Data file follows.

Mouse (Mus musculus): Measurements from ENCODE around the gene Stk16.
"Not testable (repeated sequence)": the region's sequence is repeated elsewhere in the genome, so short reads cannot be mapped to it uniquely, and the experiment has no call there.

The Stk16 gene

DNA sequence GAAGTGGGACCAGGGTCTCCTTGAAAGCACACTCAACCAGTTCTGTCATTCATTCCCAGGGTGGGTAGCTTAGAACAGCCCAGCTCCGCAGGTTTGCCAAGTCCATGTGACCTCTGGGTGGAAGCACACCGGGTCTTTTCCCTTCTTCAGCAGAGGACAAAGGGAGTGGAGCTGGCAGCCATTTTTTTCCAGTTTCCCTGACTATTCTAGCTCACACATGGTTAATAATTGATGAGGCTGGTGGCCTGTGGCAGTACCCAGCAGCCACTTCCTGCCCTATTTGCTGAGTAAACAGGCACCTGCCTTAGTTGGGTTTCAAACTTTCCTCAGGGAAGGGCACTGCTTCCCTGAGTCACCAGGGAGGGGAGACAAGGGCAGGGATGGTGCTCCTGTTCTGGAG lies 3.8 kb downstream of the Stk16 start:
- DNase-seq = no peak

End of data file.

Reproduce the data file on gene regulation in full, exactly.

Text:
Mouse (Mus musculus): Measurements from ENCODE around the gene Stk16.
"Not testable (repeated sequence)": the region's sequence is repeated elsewhere in the genome, so short reads cannot be mapped to it uniquely, and the experiment has no call there.

The Stk16 gene

DNA sequence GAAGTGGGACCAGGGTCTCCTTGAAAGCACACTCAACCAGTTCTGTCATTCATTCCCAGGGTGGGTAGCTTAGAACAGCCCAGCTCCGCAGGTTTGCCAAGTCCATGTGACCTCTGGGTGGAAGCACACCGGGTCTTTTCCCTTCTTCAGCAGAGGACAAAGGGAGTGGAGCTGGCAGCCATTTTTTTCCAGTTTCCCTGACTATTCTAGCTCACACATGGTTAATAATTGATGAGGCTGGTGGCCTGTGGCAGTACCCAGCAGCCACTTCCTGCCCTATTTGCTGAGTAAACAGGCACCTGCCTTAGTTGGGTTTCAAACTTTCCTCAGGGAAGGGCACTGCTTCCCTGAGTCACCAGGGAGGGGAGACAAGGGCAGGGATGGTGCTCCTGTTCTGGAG lies 3.8 kb downstream of the Stk16 start:
- DNase-seq = no peak